Tuesday, January 22, 2013

Unintentionally Blank Look

My copy of Emigrants, by W. G. Sebald (Vintage Classics, translated by Michael Hulse, 2002), has four completely empty leaves after the last written (typed) page of the novel, which is on the right hand side. That means that there are nine blank pages. I haven't seen a printed book like this for a while. Yes, I do know how books are constructed, thank you very much.

After discovering this rather endearing quirk, I left the Starbucks (nothing better nearby, not having brought my Nescafe premixed sachets) and I hop-scotched up Soi 2, where the paving has been repaired to such an extent that it verges on being almost not as terrible as it was prior to having been torn up for several months and then carefully thrown down, I can only assume, as part of his a day-job, by that poor blind man who can be seen every night slowly walking the length of Sukhomvit, and up and down all its main sois, squealing Thai love songs to the annoying and, compounding the pain, annoyingly loud screech of his back-pack amplifier all the while being guided, with her hands on his shoulders, by his suspiciously young "mother", and my head was filled, inevitably, by thoughts on the once common practice of printers of placing their oft-mocked, self-contradictory comment, printed on an otherwise, please note, blank page, that the page in question has been left blank intentionally: blank, that is, on, but not for a, purpose. Blank, with the exception of deblanking the page with the notice itself, to the contradictory effect of its intended message. For, patently, it is no longer blank.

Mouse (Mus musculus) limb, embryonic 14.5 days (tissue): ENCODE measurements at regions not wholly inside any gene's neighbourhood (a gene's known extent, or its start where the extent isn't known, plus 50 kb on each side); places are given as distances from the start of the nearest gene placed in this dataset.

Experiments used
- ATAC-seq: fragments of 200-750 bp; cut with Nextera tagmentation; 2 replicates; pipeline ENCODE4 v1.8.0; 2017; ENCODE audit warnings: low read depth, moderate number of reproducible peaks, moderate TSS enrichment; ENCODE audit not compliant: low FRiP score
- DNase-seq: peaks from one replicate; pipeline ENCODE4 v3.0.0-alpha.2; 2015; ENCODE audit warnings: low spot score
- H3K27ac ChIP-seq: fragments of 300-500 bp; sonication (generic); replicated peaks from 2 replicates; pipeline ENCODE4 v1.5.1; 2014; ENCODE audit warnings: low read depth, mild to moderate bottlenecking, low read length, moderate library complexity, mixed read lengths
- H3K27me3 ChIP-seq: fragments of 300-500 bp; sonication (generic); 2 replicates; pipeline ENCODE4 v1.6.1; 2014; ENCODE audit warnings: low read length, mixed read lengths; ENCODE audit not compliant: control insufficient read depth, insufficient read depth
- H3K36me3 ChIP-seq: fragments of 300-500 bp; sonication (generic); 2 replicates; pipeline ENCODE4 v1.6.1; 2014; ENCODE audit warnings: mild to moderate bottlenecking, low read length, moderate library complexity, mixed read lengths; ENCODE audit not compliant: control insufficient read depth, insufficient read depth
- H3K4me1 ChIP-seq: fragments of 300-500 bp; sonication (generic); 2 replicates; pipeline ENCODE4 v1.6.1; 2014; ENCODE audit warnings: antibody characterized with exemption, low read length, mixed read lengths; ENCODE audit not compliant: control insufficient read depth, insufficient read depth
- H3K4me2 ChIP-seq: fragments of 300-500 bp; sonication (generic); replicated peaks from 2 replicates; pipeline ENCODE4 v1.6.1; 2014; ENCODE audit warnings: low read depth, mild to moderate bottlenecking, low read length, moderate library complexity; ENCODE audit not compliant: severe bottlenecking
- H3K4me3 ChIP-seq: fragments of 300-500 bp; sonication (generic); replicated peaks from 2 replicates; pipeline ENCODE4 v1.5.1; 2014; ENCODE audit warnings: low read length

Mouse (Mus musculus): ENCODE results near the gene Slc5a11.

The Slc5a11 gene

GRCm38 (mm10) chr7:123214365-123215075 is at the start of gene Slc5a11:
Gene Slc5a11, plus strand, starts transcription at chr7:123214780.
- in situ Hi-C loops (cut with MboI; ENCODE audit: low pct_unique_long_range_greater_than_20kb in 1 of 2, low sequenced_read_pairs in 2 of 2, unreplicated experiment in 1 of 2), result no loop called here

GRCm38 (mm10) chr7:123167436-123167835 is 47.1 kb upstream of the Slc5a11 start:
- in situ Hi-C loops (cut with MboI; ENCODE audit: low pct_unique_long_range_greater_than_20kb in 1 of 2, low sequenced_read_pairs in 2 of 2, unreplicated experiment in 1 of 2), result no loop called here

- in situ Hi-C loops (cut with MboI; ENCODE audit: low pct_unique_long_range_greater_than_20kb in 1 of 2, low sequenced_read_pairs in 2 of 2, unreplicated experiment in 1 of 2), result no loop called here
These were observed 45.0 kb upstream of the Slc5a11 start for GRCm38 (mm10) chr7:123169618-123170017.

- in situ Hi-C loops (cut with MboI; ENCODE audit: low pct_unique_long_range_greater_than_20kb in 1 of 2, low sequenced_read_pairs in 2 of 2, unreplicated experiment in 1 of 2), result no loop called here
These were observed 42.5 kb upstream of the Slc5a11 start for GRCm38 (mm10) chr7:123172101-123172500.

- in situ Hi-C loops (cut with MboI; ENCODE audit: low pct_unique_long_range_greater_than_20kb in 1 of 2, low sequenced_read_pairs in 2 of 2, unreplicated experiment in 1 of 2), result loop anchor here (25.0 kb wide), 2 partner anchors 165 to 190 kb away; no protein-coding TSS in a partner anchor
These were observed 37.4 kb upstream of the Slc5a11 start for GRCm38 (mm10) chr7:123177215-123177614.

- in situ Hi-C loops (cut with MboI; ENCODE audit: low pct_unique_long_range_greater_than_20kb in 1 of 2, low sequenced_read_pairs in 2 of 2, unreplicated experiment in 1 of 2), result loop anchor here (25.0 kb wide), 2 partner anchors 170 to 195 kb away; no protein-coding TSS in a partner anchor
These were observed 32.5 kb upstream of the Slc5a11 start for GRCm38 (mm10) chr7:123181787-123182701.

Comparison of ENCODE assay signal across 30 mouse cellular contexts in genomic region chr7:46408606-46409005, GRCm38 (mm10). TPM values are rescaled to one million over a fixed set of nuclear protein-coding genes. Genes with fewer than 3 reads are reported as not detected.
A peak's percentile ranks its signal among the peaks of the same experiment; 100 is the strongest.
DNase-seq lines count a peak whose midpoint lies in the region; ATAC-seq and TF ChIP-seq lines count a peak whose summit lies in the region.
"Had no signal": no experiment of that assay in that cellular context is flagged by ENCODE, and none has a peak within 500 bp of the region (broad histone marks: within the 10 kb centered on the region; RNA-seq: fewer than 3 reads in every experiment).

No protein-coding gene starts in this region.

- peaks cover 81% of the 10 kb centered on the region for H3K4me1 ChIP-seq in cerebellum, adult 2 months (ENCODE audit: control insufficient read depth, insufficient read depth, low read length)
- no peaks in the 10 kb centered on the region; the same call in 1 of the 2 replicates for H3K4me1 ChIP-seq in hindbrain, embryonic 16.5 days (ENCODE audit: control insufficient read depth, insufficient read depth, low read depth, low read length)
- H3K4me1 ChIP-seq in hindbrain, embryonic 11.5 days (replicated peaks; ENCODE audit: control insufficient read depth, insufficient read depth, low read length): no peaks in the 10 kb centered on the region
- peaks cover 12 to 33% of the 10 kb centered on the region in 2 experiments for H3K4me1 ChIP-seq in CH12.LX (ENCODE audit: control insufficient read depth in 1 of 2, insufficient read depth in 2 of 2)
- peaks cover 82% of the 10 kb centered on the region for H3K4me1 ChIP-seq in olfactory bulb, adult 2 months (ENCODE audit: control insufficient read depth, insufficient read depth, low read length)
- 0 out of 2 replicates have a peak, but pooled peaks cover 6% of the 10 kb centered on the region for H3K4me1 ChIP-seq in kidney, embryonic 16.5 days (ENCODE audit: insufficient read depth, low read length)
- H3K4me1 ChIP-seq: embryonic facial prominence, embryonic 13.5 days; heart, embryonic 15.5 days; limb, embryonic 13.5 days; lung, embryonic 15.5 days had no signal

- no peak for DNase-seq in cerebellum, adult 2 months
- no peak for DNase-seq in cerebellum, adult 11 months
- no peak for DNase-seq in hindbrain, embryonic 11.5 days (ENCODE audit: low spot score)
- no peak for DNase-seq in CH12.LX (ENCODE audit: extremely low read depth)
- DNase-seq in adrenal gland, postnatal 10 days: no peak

What if the page had been left blank unintentionally? What would be their notification on the page in such a case? This was the sort of questioning that was swirling frothily and maculate post cappuccino, around in my brain.

Of course, I reasoned (sic), it would make more sense to print any notice about the blank page on another, best adjacent, not necessarily initially, blank page.


Contradiction expunged. Problem solved.

The mystery of what should have been printed on the page had it not been left blank, unfortunately, teasingly, insomnia-inducingly, remains unknowable.

Just like


Wednesday, January 16, 2013

Wings To Fly

“Curiously enough,” he added, “Gregor the beetle never found out that he had wings under the hard covering of his back. This is a very nice observation on my part to be treasured all your lives. Some Gregors, some Joes and Janes, do not know that they have wings.”

Vladimir Nabokov, on Kafka's story The Metamorphosis, in a lecture to his students at his Cornell class which was published as Lectures on Literature.

via Futility Closet


Which brings me up to my favorite INXS song, one of my favorite rock songs of all time, indeed.


Something Michael Hutchence might have appreciated is the following quote. [If someone wants to ask me for some stunning secrets not revealed in the report of Hutchence's autopsy, please send me an email, or promise to buy me a drink at the pub.]

“The meaning of life is that it stops.”
― Franz Kafka